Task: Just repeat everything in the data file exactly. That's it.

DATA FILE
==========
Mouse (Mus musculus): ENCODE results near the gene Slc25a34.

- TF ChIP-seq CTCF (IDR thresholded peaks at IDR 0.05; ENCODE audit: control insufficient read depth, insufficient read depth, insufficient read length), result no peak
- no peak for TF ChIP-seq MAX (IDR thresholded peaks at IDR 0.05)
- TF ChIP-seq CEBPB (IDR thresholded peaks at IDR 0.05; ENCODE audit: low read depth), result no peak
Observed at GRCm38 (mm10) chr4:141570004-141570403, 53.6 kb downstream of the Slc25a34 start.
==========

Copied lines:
Mouse (Mus musculus): ENCODE results near the gene Slc25a34.

- TF ChIP-seq CTCF (IDR thresholded peaks at IDR 0.05; ENCODE audit: control insufficient read depth, insufficient read depth, insufficient read length), result no peak
- no peak for TF ChIP-seq MAX (IDR thresholded peaks at IDR 0.05)
- TF ChIP-seq CEBPB (IDR thresholded peaks at IDR 0.05; ENCODE audit: low read depth), result no peak
Observed at GRCm38 (mm10) chr4:141570004-141570403, 53.6 kb downstream of the Slc25a34 start.